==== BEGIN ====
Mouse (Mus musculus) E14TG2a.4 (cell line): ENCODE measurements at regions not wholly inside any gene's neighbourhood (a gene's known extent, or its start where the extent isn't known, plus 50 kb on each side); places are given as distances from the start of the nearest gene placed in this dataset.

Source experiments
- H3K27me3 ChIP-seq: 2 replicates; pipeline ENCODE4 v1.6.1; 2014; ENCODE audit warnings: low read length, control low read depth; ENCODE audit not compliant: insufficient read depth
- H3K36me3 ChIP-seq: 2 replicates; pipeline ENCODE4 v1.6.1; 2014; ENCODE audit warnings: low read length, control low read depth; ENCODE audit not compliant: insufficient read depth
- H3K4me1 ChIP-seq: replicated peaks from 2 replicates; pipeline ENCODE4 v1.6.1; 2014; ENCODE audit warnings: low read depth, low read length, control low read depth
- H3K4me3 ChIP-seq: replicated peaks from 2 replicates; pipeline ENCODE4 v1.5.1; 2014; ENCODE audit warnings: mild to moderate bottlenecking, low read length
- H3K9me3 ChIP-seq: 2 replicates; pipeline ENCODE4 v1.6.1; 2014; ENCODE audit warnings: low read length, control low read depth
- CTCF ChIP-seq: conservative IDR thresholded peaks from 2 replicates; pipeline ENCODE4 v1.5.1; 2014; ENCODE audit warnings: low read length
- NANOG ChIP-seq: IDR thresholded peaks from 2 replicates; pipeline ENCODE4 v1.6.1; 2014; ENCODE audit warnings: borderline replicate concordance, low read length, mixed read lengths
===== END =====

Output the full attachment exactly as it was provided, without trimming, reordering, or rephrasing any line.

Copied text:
Mouse (Mus musculus) E14TG2a.4 (cell line): ENCODE measurements at regions not wholly inside any gene's neighbourhood (a gene's known extent, or its start where the extent isn't known, plus 50 kb on each side); places are given as distances from the start of the nearest gene placed in this dataset.

Source experiments
- H3K27me3 ChIP-seq: 2 replicates; pipeline ENCODE4 v1.6.1; 2014; ENCODE audit warnings: low read length, control low read depth; ENCODE audit not compliant: insufficient read depth
- H3K36me3 ChIP-seq: 2 replicates; pipeline ENCODE4 v1.6.1; 2014; ENCODE audit warnings: low read length, control low read depth; ENCODE audit not compliant: insufficient read depth
- H3K4me1 ChIP-seq: replicated peaks from 2 replicates; pipeline ENCODE4 v1.6.1; 2014; ENCODE audit warnings: low read depth, low read length, control low read depth
- H3K4me3 ChIP-seq: replicated peaks from 2 replicates; pipeline ENCODE4 v1.5.1; 2014; ENCODE audit warnings: mild to moderate bottlenecking, low read length
- H3K9me3 ChIP-seq: 2 replicates; pipeline ENCODE4 v1.6.1; 2014; ENCODE audit warnings: low read length, control low read depth
- CTCF ChIP-seq: conservative IDR thresholded peaks from 2 replicates; pipeline ENCODE4 v1.5.1; 2014; ENCODE audit warnings: low read length
- NANOG ChIP-seq: IDR thresholded peaks from 2 replicates; pipeline ENCODE4 v1.6.1; 2014; ENCODE audit warnings: borderline replicate concordance, low read length, mixed read lengths